"What I have actually been trying to demonstrate is that all these subjects are completely interrelated and we have to look at the whole picture to understand the problems we face."

PATAGONIAN TOOTHFISH

It is not just his views that have caused concern, but also his attempts to raise issues with the government of the day. In 2013, it was revealed Charles had held 36 meetings with government ministers in the previous three years.

Two years later, Britain's top court ruled that more than 40 letters to and from Charles or his aides to ministers - dubbed the "black spider memos" because of the prince's scrawled handwriting - could be released.

Topics ranged from affordable rural housing, the quality of food in hospitals and the preservation of historic buildings to resources for British troops in Iraq and the fate of the Patagonian Toothfish.

As recently as June this year, Charles provoked a backlash from ministers after it was reported he had criticised a government policy to send asylum seekers to Rwanda.

"Prince Charles is an adornment to our public life, but that will cease to be charming if he attempts to behave the same way when he is king," on unnamed senior minister told the Times. "That will present serious constitutional issues."

In 2014, Charles also caused a diplomatic row when private comments in which he reportedly likened Russian President Vladimir Putin to Adolf Hitler following Russia's annexation of Crimea were made public.

"He has a view of the world and he wants to impose his view of that world, so in every way he doesn't want to conform to expectations, so that makes him a rebel," said Tom Bower, who wrote a biography of Charles to coincide with his 70th birthday.

"I think that if he's a rebel king, the monarchy will be in danger."

In his new role, Charles will hold weekly private audiences with the prime minister where they discuss government matters.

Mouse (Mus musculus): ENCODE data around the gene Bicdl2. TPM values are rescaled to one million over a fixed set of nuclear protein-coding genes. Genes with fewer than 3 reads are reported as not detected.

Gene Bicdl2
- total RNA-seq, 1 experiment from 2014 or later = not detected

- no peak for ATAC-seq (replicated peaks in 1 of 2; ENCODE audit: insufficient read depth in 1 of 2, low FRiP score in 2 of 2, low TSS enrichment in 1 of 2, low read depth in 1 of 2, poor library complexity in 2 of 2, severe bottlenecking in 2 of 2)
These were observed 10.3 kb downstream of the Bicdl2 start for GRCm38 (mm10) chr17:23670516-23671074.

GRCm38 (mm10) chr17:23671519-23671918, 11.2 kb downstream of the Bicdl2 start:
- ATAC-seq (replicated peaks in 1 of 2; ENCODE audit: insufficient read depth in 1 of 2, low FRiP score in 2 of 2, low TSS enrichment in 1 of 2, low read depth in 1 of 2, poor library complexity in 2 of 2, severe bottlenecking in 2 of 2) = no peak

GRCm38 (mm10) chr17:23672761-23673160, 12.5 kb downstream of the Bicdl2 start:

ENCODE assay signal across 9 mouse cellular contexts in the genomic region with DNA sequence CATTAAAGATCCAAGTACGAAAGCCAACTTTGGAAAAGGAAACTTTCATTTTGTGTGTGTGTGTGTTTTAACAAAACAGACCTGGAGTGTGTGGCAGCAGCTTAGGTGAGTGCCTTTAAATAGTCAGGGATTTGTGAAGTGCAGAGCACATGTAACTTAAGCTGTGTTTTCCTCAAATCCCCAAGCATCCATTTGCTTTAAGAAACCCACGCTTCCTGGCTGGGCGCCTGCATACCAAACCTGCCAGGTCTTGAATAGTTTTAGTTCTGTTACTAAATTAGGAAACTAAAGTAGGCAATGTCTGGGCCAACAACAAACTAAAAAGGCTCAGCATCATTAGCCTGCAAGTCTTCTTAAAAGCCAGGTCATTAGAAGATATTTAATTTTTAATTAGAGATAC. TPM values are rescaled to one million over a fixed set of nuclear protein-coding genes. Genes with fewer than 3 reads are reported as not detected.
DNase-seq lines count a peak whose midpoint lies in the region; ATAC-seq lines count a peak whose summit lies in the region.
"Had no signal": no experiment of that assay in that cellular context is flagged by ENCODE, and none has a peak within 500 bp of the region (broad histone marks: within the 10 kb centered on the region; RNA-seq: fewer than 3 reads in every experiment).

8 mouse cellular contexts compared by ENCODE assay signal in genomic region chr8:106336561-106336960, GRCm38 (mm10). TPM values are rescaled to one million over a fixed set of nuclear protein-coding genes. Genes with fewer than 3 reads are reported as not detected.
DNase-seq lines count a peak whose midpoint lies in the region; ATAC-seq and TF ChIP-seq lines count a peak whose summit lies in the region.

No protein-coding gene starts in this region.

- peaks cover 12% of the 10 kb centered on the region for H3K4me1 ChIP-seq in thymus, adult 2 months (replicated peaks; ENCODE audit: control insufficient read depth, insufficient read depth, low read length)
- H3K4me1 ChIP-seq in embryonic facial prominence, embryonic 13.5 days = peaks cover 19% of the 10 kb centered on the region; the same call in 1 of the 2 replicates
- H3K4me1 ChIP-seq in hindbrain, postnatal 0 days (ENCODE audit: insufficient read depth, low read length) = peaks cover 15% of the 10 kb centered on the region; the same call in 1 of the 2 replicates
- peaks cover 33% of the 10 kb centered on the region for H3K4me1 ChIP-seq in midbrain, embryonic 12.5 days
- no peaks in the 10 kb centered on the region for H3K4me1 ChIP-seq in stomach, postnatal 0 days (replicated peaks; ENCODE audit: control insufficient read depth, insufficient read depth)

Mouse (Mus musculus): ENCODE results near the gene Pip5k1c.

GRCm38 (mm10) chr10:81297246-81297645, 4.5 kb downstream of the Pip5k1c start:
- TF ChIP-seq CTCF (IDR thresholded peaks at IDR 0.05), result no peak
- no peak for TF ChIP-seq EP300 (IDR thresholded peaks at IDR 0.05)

Whether his interventions into political matters stray further than that is what royal aides are holding their breath to discover, media reports of inner royal circles say.

"His role will alter when he becomes sovereign. Then, he is bound by the conventions relating to advice. His speeches and acts are then those of his ministers. It is, I think, absurd to think he is unaware of this," constitutional historian Professor Vernon Bogdanor said in a 2017 lecture.

Republic, a group that campaigns for the abolition of the monarchy, says it has a simple message for the new king.

"If Charles wants to be involved in politics, stand for election," it says.

Charles's former private secretary William Nye said the new king would follow the example of his mother and grandfather George VI, while drawing on his own experiences.

However, Charles himself has suggested there are some issues about which he will refuse to be silenced.

"You are accused of being controversial just because you are trying to draw attention to things that aren't necessarily part of the conventional viewpoint," Charles said in a magazine interview to mark his 70th birthday.

"My problem is I find there are too many things that need doing or battling on behalf of."

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Editing by Mike Collett-White and Angus MacSwan